…overheard while eating chicken soup on a tuesday night…and the rest of the sentence was, ” but it takes three years of your life and a ton of money.”
Michael was referring to the renovation of White Church Gallery, specifically the altarpiece we’re working on.
This past weekend was all about putting some wood up on the front of the church. I started the ball rolling on Friday by pulling staples. It’s been awhile since I’d done it, and it seemed harder somehow than the last time. The staples were rusty and stubborn. It was the opposite of fun.
I had to clear the floor around the pillars, because work was about to commence on them. So I pulled staples and sanded around the front of the Church. Saturday morning, bright and early, we got to the church filled with eagerness and a bit of anxiousness. We’d been working on the wood planks for almost two months now, taking them from rough sawn planks all the way to the glorious art pieces they became. But now, after weeks and weeks of planning and plotting, we were finally going to see how the whole thing would look. Would it look as we intended- to be a glorious work of art? Or would it look like Dean Martin’s living room? (Actually- Dean Martin’s living room ain’t too bad!)
The first step was to do the bottom border. These border pieces came from giant planks of walnut.
This procedure took some hours, since it needed to be practically perfect. Level, fitted, and mitered.
All went fairly smoothly; there was a rhythm of measuring thrice and cutting once.
And then it happened. A boo boo. A piece of walnut got cut too short. Red Alert, Emergency! Luckily we had a chunk of unprocessed walnut nearby. I ran it through the planer a few times, I jointed the edges, then did a quick but thorough sand job on it. It would have to be clear-coated in situ. But it looked fine, and work could continue.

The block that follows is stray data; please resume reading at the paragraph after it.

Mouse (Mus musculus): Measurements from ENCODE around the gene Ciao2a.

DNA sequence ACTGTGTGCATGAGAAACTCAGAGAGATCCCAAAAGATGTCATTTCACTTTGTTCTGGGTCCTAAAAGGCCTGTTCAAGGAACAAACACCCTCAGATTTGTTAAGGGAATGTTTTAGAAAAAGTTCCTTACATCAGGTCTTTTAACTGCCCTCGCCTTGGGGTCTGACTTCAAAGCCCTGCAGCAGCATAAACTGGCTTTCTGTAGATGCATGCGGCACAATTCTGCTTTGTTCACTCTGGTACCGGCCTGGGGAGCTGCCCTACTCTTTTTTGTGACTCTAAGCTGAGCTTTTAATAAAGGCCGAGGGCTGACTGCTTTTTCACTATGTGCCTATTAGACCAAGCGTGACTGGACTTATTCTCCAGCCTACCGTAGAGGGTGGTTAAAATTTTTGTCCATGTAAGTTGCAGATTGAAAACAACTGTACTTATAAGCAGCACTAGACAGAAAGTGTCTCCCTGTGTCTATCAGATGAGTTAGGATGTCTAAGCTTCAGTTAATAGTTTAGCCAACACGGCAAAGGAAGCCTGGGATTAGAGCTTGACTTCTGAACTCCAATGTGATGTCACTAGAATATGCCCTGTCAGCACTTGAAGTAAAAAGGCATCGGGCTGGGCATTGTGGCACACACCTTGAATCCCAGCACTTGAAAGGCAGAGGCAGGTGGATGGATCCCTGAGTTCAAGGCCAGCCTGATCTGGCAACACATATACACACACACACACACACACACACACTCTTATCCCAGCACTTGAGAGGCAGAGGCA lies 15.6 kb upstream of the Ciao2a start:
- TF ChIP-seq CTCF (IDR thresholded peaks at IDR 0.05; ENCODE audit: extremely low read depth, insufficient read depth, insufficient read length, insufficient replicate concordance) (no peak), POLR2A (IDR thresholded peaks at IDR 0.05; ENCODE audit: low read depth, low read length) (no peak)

Walnut is a VERY hard wood, but it keeps a nice edge.
Once the base was finished, we started on the upright pieces.
Thanks to Rybak’s owners Paul and Ann for burning the late night oil with us and getting the first layers of the altar piece up. It was grueling, exacting, tiring, but inspiring.
And so it goes…piece by piece, bevel by bevel. Screw by awkward screw. Awkward, because Mike had to screw each of the boards in from the back.
His arm had to fit through the space you see here at the side. And then somehow bend around enough to put pressure on the driver to screw into extremely hard wood from the back. (After drilling a pilot hole.)
We had two different nail lengths depending on which wood it was going through. There was a lot of thought put into this! And it was exhausting work.
But we think it was worth it. Here’s the other side.
There are imperfections, and we’ll fix a few next time, but this represents so much effort that I hope it shows.
I had to take a selfie- and I think it’s my fave so far. Blurry, wrinkled eyes, weariness, but a sense of purpose and accomplishment.
The next morning, things still looked good, so we did a photo shoot.
Until we meet again!
– The White Church Gallery